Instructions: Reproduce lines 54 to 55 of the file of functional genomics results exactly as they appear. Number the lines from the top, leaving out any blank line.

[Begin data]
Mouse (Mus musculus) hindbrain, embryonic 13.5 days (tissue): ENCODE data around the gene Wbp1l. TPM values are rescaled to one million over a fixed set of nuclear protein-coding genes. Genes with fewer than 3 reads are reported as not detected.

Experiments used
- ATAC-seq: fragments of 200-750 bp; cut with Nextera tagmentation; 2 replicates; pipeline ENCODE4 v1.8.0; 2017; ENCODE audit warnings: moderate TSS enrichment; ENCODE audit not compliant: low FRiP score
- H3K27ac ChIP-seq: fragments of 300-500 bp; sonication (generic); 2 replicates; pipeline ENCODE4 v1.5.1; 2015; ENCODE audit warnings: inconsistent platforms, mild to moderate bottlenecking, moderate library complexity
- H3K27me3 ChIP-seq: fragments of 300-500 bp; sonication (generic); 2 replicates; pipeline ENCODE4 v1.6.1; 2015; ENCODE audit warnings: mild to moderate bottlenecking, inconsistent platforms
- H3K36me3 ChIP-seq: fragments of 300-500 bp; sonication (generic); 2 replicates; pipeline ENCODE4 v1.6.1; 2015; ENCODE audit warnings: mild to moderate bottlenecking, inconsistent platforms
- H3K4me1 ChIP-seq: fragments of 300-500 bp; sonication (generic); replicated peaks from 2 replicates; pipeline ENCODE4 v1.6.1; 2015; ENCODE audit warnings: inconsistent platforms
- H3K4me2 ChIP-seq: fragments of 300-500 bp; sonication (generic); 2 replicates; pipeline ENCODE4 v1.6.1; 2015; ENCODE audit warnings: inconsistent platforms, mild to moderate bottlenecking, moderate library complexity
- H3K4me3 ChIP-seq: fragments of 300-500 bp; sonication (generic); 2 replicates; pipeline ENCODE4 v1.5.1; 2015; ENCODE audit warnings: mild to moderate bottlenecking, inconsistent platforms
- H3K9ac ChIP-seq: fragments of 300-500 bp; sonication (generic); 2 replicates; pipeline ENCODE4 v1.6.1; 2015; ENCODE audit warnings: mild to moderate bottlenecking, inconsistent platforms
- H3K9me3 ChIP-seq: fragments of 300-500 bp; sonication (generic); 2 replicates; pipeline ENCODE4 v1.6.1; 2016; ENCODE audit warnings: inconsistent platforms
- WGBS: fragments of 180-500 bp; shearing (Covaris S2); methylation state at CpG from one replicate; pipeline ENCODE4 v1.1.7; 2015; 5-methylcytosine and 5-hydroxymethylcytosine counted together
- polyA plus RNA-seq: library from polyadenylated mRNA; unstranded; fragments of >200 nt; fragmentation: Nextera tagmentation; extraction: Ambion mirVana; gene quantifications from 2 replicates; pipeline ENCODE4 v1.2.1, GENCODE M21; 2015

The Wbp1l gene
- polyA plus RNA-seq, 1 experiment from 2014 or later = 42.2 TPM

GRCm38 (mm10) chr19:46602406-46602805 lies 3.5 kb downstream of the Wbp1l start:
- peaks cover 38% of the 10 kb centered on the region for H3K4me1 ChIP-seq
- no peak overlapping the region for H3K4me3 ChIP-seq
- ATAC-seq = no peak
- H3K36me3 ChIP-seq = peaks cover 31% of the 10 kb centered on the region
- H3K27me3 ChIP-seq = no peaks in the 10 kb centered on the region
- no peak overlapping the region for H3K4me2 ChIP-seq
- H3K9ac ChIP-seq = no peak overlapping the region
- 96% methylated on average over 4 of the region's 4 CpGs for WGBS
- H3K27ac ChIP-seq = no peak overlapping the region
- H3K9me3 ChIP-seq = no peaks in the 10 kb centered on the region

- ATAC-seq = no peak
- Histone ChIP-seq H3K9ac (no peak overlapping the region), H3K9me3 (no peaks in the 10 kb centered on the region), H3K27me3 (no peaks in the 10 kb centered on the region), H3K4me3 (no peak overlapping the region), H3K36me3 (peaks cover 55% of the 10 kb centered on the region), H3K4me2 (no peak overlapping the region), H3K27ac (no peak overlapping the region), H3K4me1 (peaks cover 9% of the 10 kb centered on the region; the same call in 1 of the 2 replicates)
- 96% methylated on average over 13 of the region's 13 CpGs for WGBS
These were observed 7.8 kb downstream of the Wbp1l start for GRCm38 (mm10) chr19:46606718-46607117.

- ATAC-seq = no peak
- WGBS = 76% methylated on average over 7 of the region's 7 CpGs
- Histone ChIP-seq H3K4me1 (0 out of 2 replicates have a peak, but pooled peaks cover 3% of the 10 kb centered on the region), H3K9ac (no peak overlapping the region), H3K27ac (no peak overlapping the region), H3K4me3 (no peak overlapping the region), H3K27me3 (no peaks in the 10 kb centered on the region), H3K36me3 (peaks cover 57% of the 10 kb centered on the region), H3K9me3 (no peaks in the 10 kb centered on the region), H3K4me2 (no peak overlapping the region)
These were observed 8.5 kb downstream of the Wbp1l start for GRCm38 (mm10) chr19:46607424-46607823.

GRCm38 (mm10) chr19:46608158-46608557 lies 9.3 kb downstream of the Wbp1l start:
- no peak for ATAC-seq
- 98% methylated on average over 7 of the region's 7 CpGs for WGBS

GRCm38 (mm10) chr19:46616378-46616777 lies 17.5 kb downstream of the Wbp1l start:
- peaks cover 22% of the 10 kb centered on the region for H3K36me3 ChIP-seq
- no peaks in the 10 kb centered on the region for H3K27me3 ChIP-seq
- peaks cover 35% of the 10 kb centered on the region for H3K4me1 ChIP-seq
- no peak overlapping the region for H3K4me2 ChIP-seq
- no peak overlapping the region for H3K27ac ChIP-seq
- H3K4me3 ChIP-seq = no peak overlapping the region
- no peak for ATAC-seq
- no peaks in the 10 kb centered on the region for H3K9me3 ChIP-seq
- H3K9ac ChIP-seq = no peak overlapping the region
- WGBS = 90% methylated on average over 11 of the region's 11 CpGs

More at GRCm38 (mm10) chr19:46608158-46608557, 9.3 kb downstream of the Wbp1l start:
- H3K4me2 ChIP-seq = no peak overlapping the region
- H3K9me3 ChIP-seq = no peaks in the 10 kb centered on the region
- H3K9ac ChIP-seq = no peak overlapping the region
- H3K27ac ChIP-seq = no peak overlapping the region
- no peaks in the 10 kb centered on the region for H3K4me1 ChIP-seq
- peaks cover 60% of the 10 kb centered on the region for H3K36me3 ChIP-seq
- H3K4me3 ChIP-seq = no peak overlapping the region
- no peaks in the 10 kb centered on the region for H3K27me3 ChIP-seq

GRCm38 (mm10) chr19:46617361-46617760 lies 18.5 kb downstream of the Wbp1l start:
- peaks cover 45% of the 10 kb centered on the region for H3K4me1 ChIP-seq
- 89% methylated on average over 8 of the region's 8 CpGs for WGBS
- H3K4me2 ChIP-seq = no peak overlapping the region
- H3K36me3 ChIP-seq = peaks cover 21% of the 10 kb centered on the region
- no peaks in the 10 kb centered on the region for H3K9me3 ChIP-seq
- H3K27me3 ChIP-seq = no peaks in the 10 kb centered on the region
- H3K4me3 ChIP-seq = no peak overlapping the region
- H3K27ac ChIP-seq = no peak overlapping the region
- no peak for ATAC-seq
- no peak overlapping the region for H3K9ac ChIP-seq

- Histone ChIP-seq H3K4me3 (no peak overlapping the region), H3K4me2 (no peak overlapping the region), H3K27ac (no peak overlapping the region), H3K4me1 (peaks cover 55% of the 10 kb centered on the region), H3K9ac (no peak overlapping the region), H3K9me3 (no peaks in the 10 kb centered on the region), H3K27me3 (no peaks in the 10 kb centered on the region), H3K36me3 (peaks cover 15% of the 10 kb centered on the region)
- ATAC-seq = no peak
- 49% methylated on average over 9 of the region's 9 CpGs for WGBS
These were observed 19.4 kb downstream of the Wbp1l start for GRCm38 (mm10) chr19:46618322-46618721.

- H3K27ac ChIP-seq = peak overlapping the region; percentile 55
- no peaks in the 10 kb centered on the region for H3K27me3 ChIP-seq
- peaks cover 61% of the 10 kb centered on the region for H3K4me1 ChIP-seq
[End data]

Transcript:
- no peaks in the 10 kb centered on the region for H3K4me1 ChIP-seq
- peaks cover 60% of the 10 kb centered on the region for H3K36me3 ChIP-seq